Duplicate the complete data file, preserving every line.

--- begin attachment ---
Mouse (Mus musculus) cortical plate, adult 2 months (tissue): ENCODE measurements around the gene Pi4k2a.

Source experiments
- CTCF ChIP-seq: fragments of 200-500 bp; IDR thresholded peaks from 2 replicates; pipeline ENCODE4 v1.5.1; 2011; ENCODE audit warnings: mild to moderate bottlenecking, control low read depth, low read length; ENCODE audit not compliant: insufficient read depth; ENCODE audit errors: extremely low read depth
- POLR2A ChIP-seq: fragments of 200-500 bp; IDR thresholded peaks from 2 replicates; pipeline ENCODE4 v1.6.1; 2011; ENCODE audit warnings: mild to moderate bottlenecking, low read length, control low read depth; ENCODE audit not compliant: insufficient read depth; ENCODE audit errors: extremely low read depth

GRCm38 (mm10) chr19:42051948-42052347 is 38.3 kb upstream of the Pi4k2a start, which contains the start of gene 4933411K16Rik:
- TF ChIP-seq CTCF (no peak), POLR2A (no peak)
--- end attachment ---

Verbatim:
Mouse (Mus musculus) cortical plate, adult 2 months (tissue): ENCODE measurements around the gene Pi4k2a.

Source experiments
- CTCF ChIP-seq: fragments of 200-500 bp; IDR thresholded peaks from 2 replicates; pipeline ENCODE4 v1.5.1; 2011; ENCODE audit warnings: mild to moderate bottlenecking, control low read depth, low read length; ENCODE audit not compliant: insufficient read depth; ENCODE audit errors: extremely low read depth
- POLR2A ChIP-seq: fragments of 200-500 bp; IDR thresholded peaks from 2 replicates; pipeline ENCODE4 v1.6.1; 2011; ENCODE audit warnings: mild to moderate bottlenecking, low read length, control low read depth; ENCODE audit not compliant: insufficient read depth; ENCODE audit errors: extremely low read depth

GRCm38 (mm10) chr19:42051948-42052347 is 38.3 kb upstream of the Pi4k2a start, which contains the start of gene 4933411K16Rik:
- TF ChIP-seq CTCF (no peak), POLR2A (no peak)